Annie stopped in front of the portrait of her graduating class on the wall. She couldn’t help smiling at the younger version of herself. Close to twenty years of life had happened since the portrait had been taken. Crow’s feet accented her amber eyes, and the hairstyle changed. Otherwise, she remained the same. She still loved deeply and gave all she had. Annie laughed out loud at her lie. She power walked the halls of the school three times a week to slim down the hips widened by childbirth and her love of apple pie.
Portraits for the all the classes that attended the school lined the hall. The picture of her husband, Jesse, who graduated a year earlier hanged adjacent to hers. It was as if something meant for them to be together from the start. Only the frames from the two graduating years of 1995 and 1996 served as a boundary between them.
Her smile faded as quickly as it appeared. Like the pictures, something beyond her control separated Jesse and her. This time it was life and death. Annie shook her head to pull herself back to the present. Her brief visit down memory lane pinched less, but it still hurt. She needed to focus on what she could control—getting 10,000 steps before her son finished basketball practice.
She marched to the end of the hall, circled around, and slowed only to check her steps. Pleased with her progress of 8,432 steps she kept her eye on the prize. Jesse Jr.’s basketball practice ended in twenty minutes. She had more than enough time to get the last 1500 steps. Then she wouldn’t feel so bad about eating a piece of pie for dessert.
The gym door was open enough to allow Annie to peek through them as she made a pass to make sure practice was still in session. The screeching sound of sneakers against laminate answered her question before she watched her son touch the ground with his fingertips and sprint down the court. Annie continued her walk but hadn’t got too far.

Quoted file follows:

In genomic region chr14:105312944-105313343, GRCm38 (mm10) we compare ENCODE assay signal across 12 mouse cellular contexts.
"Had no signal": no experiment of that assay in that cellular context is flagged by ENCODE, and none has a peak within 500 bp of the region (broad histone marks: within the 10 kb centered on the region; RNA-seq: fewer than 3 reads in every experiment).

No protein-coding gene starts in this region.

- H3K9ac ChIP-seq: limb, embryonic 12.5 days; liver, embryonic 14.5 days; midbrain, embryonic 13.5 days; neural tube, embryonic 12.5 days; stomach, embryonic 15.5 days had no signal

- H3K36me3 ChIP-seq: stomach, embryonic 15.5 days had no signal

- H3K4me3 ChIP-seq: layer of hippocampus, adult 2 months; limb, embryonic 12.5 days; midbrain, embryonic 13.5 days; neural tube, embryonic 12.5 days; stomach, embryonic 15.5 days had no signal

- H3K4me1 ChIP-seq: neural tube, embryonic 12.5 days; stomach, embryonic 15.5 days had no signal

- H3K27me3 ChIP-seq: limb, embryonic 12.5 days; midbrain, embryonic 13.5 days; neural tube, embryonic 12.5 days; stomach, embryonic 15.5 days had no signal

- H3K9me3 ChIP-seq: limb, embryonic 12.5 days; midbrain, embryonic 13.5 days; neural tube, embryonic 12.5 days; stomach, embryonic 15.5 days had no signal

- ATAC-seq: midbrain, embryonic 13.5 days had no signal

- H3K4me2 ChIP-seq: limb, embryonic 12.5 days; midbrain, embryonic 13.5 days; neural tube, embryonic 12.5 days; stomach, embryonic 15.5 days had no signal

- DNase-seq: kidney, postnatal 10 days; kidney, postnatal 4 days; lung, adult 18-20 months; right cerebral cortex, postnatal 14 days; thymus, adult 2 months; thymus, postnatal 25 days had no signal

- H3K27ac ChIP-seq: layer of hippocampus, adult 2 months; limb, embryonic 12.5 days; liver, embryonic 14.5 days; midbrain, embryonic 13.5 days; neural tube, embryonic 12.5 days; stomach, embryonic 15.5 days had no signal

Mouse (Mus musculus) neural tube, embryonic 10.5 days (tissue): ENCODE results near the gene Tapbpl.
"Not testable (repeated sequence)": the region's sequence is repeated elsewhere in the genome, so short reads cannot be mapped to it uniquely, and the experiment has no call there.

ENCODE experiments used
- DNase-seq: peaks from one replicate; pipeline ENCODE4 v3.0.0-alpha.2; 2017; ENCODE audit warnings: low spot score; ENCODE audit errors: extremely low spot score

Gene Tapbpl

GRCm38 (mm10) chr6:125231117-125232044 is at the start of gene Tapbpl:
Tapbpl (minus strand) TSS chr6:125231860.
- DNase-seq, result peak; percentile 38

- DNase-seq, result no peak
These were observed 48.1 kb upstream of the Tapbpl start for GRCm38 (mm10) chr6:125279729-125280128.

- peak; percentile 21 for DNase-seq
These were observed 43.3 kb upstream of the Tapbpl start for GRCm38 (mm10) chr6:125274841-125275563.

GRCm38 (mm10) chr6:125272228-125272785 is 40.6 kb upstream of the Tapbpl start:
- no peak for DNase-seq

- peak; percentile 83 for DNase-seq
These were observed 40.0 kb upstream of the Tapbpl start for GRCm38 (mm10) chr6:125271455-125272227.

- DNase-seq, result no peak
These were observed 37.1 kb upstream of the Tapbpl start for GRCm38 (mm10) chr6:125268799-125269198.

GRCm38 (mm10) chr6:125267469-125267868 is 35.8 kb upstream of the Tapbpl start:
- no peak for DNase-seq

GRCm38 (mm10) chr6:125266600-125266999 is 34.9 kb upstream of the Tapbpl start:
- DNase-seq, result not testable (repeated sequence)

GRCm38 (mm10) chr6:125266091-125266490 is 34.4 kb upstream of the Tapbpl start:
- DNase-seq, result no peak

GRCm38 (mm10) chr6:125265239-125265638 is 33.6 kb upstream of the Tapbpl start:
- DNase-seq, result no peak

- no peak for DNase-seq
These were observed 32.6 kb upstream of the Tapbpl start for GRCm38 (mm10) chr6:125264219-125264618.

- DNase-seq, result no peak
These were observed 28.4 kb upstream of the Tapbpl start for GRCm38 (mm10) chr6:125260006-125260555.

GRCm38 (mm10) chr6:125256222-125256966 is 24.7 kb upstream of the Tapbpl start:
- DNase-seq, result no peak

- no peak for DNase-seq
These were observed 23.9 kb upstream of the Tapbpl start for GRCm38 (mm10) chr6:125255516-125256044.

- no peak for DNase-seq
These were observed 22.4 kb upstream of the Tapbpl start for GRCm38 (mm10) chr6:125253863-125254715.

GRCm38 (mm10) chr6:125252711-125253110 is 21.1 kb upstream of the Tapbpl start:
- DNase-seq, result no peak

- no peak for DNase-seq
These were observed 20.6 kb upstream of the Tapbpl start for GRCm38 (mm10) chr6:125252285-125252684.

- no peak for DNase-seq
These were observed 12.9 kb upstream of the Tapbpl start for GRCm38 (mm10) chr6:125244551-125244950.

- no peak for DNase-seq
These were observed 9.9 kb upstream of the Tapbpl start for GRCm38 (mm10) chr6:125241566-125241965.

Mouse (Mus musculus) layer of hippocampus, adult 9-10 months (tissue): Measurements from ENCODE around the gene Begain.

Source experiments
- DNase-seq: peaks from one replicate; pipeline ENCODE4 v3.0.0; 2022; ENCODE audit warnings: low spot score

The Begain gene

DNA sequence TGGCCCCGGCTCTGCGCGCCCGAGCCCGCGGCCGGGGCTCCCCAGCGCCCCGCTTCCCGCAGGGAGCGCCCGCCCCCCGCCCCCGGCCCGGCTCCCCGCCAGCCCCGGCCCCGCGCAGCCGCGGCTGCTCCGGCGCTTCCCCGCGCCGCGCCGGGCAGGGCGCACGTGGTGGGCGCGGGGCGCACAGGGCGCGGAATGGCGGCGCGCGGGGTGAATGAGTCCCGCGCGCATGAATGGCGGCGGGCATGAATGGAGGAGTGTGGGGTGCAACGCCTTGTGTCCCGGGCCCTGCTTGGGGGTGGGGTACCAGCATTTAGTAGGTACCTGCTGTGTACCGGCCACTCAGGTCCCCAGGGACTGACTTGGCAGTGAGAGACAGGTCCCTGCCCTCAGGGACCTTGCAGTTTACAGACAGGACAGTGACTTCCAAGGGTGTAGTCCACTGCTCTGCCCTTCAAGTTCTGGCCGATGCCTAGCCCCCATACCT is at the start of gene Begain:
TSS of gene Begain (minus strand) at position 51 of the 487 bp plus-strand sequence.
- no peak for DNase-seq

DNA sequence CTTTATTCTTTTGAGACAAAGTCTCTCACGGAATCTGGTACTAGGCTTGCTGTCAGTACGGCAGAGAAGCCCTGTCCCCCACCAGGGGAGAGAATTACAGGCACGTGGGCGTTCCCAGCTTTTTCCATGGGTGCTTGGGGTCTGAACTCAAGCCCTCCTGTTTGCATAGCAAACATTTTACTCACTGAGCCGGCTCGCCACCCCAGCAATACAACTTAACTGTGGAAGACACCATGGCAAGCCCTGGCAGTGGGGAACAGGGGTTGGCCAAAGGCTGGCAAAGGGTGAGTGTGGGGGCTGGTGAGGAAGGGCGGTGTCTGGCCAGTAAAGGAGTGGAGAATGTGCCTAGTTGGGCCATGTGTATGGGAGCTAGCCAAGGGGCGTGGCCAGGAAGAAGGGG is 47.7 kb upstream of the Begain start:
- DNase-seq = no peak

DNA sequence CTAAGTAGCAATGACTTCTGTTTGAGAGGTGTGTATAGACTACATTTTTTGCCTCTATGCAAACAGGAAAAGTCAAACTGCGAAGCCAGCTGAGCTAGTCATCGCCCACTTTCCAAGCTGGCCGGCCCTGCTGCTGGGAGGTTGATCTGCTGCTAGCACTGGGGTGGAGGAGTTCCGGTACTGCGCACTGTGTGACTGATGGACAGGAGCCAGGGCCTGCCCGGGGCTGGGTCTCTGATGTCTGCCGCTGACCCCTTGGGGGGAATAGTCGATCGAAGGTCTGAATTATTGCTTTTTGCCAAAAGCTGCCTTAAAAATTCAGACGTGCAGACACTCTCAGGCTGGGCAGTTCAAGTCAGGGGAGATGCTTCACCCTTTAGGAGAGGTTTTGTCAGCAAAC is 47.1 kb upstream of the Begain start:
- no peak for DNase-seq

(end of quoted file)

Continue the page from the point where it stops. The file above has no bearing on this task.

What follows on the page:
With his face tightened in concern, Al, the school janitor, asked, “Is something bothering you?”
In the name of being polite, Annie stopped her routine to talk to Al. “I’m trying to lose weight.” Holding out her arm to show him her Fitbit, she said, “I’m at 9,112.”
“I’m sure it’d be easier if the weather were a little more cooperative.”
A boom of thunder cracked in the sky.
He rubbed the back of his neck and cast a concerned look toward the door. “Lightning in February isn’t common. My mother always said when you have lightning in the winter, a big change is about to come.”
“I could handle a big change right about now,” she tapped her thigh and giggled.
Al shook his head and joined in the laugh.
The pounding of feet running in their direction caught both of their attention. Both looked up to discover that Annie and Al stood between fifteen tired basketball players and the drinking fountain. They stepped to the side to let them pass. Her favorite player stopped in front of Annie and swiped at her water bottle. “I’ve never been gladder to see you than I am now.”
Her time to exercise had ended and her time to be mom began. Annie promised herself that she’d get those last 900 steps before she went to bed.
Coach Evans approached her while she waited on the bench. “J.R. plays just like his father,” To eliminate confusion on who they were addressing people got into the habit of calling Jesse jr. J.R. A tint of sadness mixed in with the pride in his voice. “I’m sure Jesse would be proud if he saw how J.R. turned out.”
“I see him more in J.R. as he gets older,” Annie offered a warm smile. Thankfully she was past the stage where the mention of Jesse brought tears to her eyes.
J.R. came out of the locker room with his duffel bag hanging off his left shoulder. His wavy brown hair still wet from the shower hung onto his forehead. For that brief moment, time transported Annie back to 1994, and she was outside the locker room waiting for Jesse.
“Does that mean no?” J.R.’s voice interrupted Annie’s reverie.
Annie blinked herself back to the present. “I got lost in a thought. I’m sorry what were you saying?”
J.R. frowned, and a crease formed in the middle of Coach Evan’s brow. Impatience flicked across J.R.’s face. “I asked if we could eat dinner at the Elderberry Cafe tonight. I could go for a burger.”
She wrapped her arm around her son’s shoulder. He was having as hard a time as her without his father. It had been three long years. They made it by taking it one day at a time, and when that didn’t work, they tackled life by approaching it from one minute to the next. The scent of fabric softener from his clothes combined with the soap he used made her heady. Her life wasn’t perfect. But there sure were a lot of things in it to make it worth living.
This ends the first chapter. Since the entire book is already written, I can promise that chapter two will release next Saturday morning. Until then I hope the week treats you well.